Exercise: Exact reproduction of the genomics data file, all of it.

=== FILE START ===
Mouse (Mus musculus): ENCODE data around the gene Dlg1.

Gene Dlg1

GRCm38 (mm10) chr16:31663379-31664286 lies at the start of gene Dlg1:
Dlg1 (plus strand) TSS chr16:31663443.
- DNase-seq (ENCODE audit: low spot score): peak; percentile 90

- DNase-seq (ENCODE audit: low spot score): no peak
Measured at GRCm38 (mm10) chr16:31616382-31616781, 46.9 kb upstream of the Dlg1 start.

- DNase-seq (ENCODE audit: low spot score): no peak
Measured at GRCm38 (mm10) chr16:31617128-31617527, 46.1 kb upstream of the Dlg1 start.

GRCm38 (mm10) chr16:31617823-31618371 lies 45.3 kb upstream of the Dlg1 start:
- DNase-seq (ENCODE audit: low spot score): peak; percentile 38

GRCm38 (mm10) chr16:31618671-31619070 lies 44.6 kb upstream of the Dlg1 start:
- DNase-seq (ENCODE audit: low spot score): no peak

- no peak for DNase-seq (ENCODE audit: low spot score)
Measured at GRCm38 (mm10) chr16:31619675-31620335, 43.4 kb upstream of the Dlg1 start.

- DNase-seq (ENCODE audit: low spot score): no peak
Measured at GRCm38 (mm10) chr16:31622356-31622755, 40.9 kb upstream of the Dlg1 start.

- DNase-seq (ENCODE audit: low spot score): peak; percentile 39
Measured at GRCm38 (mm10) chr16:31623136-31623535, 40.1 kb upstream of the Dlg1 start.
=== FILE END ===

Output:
Mouse (Mus musculus): ENCODE data around the gene Dlg1.

Gene Dlg1

GRCm38 (mm10) chr16:31663379-31664286 lies at the start of gene Dlg1:
Dlg1 (plus strand) TSS chr16:31663443.
- DNase-seq (ENCODE audit: low spot score): peak; percentile 90

- DNase-seq (ENCODE audit: low spot score): no peak
Measured at GRCm38 (mm10) chr16:31616382-31616781, 46.9 kb upstream of the Dlg1 start.

- DNase-seq (ENCODE audit: low spot score): no peak
Measured at GRCm38 (mm10) chr16:31617128-31617527, 46.1 kb upstream of the Dlg1 start.

GRCm38 (mm10) chr16:31617823-31618371 lies 45.3 kb upstream of the Dlg1 start:
- DNase-seq (ENCODE audit: low spot score): peak; percentile 38

GRCm38 (mm10) chr16:31618671-31619070 lies 44.6 kb upstream of the Dlg1 start:
- DNase-seq (ENCODE audit: low spot score): no peak

- no peak for DNase-seq (ENCODE audit: low spot score)
Measured at GRCm38 (mm10) chr16:31619675-31620335, 43.4 kb upstream of the Dlg1 start.

- DNase-seq (ENCODE audit: low spot score): no peak
Measured at GRCm38 (mm10) chr16:31622356-31622755, 40.9 kb upstream of the Dlg1 start.

- DNase-seq (ENCODE audit: low spot score): peak; percentile 39
Measured at GRCm38 (mm10) chr16:31623136-31623535, 40.1 kb upstream of the Dlg1 start.